Covid: What Boris Johnson said last Christmas and how the situation then compares with Omicron now

PM forced to scrap five-day restrictions amnesty and place huge swathes of country under tier four in December 2020 – as history threatens to repeat itself

Joe Sommerlad
Friday 17 December 2021 16:49 GMT
Boris Johnson addressing the nation on 19 December 2020

Few Britons will remember Christmas 2020 with much fondness, recalling a moment of bitter last-minute disappointment, frustration and loneliness, the perfect coda to a year to forget and a prelude to the even bleaker January and February months to follow.

The festive plans of millions of people were thwarted, leaving them unable to reunite in person with family and friends in a season ordinarily devoted to togetherness and now once more consigned to Zoom.

What made it all the sadder was seeing the brief glimmer of optimism with which December had begun so cruelly snuffed out.

The UK had just completed a four-week circuit-breaker lockdown in November in the hope of stemming rising case numbers and securing a festive season without strict social restrictions in place when, on 8 December, Coventry grandmother Margaret Keenan, 91, became the first person in the world to receive a vaccine jab.

A genuinely historic moment and a turning point in the fightback against Covid-19, the arrival of the vaccines was supposed to herald the beginning of the end for a plague that had blighted the year and wrought havoc across the world.

But a new mutation of the coronavirus discovered in Kent in November and subsequently named the alpha variant by the World Health Organisation had given fresh cause for alarm, proving to be 70 per cent more transmissible than the original variant.

Its spread cast a shadow over the promise of the vaccines to liberate the public from lockdowns but the prime minister, Boris Johnson, seemed reluctant to acknowledge the reality of the situation, insisting it would be “inhuman and against the instincts of many people in this country” to “ban” Christmas as he alleged Labour leader Sir Keir Starmer would like to do, having already levelled the same charge against his opposite number in October.

Finally, scientists on the government’s New and Emerging Respiratory Virus Threats Advisory Group (NervTag) advised him during a meeting with ministers on Friday 18 December that action had become unavoidable.

After securing Cabinet sign-off the following morning - on a day in which the UK recorded 27,052 new Covid cases and a further 534 deaths, taking the national death toll since March to 67,075 - Mr Johnson took to his lectern in 10 Downing Street to address the nation.

He announced with a “very heavy heart” that he was cutting short the government’s planned five-day restrictions amnesty over the Christmas period allowing households to mix and would be introducing tough new “tier 4” rules for huge swathes of the country, particularly the south east.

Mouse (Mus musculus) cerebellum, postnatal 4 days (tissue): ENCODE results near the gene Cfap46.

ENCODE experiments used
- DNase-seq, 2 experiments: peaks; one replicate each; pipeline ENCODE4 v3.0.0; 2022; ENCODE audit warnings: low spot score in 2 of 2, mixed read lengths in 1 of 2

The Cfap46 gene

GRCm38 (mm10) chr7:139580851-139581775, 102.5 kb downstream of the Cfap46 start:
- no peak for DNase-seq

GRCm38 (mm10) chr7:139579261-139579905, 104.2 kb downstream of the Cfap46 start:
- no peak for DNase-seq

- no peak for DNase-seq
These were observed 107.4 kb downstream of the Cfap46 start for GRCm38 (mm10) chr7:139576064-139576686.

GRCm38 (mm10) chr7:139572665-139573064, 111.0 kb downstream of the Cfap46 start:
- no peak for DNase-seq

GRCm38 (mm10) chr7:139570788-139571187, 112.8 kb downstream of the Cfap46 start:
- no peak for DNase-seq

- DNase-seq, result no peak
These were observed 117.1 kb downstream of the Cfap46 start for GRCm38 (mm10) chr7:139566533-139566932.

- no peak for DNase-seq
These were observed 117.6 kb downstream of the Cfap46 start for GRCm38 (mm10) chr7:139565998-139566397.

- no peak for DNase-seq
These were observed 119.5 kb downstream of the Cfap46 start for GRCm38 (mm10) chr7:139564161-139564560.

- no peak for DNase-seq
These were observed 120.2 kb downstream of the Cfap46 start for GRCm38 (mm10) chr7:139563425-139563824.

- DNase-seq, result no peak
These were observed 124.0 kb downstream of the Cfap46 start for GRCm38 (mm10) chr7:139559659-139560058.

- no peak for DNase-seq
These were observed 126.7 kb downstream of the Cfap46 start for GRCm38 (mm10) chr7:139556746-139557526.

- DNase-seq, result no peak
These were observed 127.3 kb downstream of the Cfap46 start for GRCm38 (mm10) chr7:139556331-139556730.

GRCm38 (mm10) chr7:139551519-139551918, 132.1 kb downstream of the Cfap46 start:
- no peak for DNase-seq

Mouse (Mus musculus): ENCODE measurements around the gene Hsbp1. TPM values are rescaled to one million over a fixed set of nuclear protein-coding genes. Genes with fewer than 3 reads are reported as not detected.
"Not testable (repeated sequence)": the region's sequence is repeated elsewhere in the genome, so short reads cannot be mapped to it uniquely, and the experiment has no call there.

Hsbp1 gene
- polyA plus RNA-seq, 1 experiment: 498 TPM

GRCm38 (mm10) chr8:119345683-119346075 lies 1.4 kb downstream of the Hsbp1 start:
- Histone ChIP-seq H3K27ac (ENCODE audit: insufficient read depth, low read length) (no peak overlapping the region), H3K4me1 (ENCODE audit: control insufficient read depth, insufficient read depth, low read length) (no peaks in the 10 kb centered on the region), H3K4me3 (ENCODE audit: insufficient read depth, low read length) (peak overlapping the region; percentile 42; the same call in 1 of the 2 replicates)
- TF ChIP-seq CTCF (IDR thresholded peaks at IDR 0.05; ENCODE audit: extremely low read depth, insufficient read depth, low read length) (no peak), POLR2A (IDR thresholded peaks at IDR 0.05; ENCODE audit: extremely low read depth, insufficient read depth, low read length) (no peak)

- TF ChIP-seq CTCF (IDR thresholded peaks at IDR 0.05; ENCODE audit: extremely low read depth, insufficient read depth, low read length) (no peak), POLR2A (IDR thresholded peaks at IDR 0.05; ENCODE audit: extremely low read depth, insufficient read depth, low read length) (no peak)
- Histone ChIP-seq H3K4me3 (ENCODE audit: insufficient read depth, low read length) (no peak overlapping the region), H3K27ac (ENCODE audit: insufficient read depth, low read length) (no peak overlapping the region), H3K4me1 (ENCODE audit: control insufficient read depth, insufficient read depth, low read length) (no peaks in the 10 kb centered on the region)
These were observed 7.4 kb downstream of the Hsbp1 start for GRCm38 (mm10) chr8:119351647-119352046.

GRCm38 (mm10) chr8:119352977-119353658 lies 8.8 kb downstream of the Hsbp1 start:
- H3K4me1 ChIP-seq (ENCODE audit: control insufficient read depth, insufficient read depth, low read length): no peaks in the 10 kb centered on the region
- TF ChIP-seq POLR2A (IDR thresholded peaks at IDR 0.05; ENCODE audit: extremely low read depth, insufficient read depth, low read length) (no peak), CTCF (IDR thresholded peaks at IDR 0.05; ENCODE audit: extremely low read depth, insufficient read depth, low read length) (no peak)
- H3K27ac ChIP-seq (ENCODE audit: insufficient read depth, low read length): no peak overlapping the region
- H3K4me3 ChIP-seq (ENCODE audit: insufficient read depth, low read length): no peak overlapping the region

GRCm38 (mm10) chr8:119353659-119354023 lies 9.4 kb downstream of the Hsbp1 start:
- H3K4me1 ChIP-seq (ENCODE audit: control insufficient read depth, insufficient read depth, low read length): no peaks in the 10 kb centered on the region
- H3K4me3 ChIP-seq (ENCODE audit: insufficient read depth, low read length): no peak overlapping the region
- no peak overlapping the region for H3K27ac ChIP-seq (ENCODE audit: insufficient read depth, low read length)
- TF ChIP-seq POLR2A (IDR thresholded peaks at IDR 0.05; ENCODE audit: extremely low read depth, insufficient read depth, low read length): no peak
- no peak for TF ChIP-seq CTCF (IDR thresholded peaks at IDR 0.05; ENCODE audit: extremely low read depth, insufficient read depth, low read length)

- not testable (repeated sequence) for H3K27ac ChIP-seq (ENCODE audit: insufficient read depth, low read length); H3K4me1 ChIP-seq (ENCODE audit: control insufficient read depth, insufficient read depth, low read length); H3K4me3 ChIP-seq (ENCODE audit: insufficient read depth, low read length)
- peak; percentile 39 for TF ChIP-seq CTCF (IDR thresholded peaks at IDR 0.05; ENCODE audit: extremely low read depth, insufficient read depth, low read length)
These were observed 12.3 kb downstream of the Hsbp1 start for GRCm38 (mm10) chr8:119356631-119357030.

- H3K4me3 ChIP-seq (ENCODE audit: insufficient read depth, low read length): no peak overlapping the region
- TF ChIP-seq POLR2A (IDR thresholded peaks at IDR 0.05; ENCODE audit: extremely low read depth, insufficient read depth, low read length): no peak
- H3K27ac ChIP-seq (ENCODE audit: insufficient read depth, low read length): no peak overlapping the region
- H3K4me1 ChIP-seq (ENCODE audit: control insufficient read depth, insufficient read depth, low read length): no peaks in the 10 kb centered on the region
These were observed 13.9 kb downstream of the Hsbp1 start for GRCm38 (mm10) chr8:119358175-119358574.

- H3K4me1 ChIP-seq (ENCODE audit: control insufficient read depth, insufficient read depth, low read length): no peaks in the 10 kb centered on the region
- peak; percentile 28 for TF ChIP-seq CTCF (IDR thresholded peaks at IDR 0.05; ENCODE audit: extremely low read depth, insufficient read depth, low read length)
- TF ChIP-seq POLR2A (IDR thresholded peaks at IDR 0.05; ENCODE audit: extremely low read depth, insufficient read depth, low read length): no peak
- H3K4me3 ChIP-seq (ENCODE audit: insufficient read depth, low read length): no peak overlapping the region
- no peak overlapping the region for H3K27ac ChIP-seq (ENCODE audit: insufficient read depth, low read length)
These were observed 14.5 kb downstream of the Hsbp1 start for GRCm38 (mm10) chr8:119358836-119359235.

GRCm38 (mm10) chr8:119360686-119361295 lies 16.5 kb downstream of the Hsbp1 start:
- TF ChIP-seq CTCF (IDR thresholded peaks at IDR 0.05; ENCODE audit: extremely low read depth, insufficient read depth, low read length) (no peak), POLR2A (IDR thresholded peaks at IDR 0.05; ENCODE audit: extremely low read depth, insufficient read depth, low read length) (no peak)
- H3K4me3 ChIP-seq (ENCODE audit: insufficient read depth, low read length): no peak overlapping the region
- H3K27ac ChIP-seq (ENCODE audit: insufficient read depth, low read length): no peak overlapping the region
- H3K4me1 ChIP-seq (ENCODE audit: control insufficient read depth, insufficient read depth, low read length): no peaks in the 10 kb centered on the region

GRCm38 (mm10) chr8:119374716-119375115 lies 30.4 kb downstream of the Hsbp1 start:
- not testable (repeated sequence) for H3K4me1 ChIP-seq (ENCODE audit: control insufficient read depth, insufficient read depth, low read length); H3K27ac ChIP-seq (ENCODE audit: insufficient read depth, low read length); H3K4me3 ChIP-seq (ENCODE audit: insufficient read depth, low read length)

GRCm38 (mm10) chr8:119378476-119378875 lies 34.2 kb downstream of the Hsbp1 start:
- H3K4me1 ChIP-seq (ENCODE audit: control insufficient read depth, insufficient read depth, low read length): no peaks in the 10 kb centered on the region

“As prime minister, it’s my duty to take difficult decisions, to do what is right to protect the people of this country,” his speech began.

“Given the early evidence we have on this new variant of the virus and the potential risk it poses, it is with a very heavy heart I must tell you we cannot continue with Christmas as planned.

“In England, those living in tier 4 areas should not mix with anyone outside their own household at Christmas, though support bubbles will remain in place, for those at particular risk of loneliness or isolation.”

The tier 4 ban on households mixing would cover the whole of inner and outer London, as well as the counties of Kent, Buckinghamshire, Berkshire, Bedfordshire, Hertfordshire and Surrey, excluding Waverley.

Peterborough, Portsmouth, Gosport, Havant, Rother and Hastings, as well as the whole of Essex except for Colchester, Uttlesford and Tendring, would also be sent into tier 4 and subjected to the Christmas bubble ban.

The prime minister continued: “Across the rest of the country, the Christmas rules allowing up to three households to meet will now be limited to Christmas Day only, rather than the five days as previously set out.

“I know how much emotion people invest in this time of year, and how important it is, for instance, for grandparents to see their grandchildren and for families to be together.

“So I know how disappointing this will be. But we have said throughout this pandemic that we must and we will be guided by the science. When the science changes, we must change our response.

“And when the virus changes its method of attack, we must change our method of defence.